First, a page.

They’re called hydogels: Jell-O-like materials made of networks of long-chain molecules in water. And they’re as flexible as living tissue. But hydrogels could not recover from a cut—until now. Bioengineers at U.C. San Diego have made hydrogels that are self-healing in acidic conditions.
When you cut open a piece of hydrogel, the polymers that normally entwine to hold the gel together cannot grasp each another again, leaving the wound unhealed. But in the new gels, additional molecular chains dangle from the primary structure. When two pieces of the cut hydrogel are pressed together in an acidic solution, the side chains of each piece tangle up to weld the parts together. The work is in the Proceedings of the National Academy of Sciences. [Ameya Phadke et al., "Rapid self-healing hydrogels"]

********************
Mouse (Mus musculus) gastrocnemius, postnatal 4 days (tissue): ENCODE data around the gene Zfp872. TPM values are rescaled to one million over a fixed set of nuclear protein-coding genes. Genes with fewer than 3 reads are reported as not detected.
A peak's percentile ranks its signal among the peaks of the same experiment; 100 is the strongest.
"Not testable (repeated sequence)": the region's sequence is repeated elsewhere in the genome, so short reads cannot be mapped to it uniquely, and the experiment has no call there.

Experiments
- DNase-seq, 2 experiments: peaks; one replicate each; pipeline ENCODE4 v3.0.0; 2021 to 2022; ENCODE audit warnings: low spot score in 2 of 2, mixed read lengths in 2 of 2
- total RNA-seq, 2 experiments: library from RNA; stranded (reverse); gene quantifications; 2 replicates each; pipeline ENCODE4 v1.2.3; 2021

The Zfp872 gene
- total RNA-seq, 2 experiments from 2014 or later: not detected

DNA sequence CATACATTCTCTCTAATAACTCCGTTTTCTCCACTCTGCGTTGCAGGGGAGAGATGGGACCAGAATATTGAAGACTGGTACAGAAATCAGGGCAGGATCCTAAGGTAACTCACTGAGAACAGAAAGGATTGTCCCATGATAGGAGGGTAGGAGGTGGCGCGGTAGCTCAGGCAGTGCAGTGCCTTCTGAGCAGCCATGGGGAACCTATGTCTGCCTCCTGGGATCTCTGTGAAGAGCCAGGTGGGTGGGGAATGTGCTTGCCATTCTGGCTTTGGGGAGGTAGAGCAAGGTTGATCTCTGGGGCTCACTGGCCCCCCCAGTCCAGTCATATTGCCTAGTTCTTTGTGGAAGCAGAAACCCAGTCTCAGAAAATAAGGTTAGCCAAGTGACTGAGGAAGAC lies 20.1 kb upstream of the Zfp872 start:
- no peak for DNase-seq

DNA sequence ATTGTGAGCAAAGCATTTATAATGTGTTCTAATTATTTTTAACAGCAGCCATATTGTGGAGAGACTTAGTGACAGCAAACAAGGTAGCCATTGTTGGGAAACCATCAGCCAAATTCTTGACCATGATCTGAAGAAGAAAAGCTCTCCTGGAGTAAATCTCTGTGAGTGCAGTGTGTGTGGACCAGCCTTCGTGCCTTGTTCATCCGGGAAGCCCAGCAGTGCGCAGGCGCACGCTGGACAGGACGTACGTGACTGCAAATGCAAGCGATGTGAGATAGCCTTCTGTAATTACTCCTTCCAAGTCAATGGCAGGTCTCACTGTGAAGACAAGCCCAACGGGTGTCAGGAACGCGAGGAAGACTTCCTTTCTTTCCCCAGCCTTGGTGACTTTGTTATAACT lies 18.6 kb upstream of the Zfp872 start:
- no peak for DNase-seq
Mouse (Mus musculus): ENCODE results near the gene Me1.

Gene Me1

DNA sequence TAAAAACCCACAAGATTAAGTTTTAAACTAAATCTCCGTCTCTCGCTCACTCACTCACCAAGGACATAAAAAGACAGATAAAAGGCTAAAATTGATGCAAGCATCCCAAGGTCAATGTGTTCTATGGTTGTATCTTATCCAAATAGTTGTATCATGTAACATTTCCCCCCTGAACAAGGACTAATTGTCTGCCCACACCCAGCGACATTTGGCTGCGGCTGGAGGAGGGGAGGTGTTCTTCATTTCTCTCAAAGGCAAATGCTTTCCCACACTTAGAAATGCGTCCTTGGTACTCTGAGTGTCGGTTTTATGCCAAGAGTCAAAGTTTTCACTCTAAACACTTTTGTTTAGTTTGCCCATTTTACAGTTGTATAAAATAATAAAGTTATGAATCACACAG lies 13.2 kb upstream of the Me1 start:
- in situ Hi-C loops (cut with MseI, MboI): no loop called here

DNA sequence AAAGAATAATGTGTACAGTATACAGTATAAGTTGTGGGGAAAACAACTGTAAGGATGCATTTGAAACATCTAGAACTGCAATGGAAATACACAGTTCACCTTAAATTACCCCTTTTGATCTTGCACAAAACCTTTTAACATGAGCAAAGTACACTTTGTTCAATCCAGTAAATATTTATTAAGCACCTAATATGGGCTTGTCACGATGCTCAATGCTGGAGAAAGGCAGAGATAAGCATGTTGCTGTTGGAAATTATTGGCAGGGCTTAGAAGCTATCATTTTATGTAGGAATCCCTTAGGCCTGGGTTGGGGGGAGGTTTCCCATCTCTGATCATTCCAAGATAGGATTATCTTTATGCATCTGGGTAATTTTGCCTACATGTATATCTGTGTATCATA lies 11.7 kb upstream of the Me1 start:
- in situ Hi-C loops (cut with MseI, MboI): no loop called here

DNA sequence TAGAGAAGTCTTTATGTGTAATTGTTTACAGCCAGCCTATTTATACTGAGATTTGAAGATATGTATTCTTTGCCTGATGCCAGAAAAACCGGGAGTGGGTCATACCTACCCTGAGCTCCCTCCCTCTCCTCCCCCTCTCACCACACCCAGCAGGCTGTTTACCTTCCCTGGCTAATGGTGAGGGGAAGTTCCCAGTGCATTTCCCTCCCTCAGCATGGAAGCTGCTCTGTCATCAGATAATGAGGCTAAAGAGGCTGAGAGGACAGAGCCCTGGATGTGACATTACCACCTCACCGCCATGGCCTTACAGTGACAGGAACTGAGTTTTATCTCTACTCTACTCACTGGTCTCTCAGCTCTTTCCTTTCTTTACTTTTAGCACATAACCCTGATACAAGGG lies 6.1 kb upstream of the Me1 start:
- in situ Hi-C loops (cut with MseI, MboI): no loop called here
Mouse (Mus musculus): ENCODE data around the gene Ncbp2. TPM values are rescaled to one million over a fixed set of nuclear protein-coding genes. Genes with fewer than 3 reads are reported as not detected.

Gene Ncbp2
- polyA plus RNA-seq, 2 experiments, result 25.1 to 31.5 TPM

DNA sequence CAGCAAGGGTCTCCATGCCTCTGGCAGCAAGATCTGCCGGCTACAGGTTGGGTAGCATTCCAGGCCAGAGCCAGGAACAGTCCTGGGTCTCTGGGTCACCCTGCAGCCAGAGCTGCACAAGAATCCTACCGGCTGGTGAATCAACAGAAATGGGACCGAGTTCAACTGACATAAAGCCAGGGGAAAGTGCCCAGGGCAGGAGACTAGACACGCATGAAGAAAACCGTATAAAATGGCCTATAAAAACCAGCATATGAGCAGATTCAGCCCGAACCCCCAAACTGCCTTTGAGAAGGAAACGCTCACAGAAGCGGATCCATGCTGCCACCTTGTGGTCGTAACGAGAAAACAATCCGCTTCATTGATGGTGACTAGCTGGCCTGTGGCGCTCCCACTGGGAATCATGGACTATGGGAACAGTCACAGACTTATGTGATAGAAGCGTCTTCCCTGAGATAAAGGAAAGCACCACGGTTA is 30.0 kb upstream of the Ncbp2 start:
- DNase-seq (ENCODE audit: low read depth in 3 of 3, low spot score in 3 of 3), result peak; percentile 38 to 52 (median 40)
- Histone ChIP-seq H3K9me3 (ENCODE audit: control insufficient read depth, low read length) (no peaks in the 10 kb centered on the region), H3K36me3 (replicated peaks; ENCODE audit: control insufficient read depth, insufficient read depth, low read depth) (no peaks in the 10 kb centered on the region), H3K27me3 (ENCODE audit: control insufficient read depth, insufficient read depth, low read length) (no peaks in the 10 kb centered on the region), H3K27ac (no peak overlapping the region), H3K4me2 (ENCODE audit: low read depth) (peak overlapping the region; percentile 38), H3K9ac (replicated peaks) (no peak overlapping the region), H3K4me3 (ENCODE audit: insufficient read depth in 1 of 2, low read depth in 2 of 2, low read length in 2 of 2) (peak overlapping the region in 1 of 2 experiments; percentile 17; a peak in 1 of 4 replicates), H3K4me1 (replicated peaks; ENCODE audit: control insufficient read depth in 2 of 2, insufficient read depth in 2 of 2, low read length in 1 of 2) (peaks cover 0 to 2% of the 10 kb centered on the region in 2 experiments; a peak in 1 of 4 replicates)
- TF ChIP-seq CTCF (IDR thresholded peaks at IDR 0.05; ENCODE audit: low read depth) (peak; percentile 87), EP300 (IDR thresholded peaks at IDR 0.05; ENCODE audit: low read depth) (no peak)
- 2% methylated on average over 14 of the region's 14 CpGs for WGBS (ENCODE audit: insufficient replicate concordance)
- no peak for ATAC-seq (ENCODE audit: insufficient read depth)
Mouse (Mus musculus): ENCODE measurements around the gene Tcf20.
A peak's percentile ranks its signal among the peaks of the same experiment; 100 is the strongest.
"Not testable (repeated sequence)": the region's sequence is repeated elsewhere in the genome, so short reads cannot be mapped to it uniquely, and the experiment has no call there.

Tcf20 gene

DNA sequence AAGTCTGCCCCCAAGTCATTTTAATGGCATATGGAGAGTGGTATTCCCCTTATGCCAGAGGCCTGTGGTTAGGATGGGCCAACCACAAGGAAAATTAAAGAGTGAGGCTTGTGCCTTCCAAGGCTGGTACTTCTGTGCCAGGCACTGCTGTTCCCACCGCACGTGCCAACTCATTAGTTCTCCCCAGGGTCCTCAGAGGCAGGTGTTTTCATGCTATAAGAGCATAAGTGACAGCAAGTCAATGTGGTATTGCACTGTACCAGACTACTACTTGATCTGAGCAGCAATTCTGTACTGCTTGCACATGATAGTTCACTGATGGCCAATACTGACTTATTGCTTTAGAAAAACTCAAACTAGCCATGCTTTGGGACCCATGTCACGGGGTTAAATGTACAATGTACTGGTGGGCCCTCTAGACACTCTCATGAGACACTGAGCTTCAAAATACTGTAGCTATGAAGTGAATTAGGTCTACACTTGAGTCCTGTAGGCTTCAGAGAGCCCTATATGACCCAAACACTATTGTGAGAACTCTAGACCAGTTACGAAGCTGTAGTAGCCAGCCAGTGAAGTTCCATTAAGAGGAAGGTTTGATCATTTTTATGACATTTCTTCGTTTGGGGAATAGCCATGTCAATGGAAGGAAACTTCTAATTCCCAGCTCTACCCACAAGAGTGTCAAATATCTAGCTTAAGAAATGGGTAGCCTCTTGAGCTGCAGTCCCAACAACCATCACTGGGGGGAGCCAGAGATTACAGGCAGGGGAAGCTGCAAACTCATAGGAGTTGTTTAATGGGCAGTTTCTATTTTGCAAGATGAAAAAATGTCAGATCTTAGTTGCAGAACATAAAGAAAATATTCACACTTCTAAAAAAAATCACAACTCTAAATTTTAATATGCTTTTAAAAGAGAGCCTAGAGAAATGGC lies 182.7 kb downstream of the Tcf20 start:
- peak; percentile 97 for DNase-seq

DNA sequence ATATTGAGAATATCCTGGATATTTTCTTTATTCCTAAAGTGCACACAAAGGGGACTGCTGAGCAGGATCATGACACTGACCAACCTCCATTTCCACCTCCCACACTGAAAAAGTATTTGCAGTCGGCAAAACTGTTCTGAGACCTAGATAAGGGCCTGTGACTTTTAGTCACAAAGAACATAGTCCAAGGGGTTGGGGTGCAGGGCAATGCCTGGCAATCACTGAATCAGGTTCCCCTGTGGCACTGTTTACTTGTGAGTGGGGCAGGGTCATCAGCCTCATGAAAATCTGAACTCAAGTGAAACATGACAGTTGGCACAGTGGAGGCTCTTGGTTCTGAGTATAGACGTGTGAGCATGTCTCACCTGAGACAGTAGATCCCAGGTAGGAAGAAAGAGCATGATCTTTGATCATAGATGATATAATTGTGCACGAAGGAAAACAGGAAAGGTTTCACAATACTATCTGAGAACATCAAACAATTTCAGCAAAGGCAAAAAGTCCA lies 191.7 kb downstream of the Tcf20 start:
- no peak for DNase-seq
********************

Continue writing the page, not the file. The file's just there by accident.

These hydrogels could seal up industrial acid leakages and contribute to self-healing plastics. In the acidic environment of the stomach, they could bandage holes or deliver drugs to ulcers. The researchers are trying to make gels that mend at a range of pH levels. They may look like desserts, but self-healing hydrogels could be a medical main course.
[The above text is a transcript of this podcast.]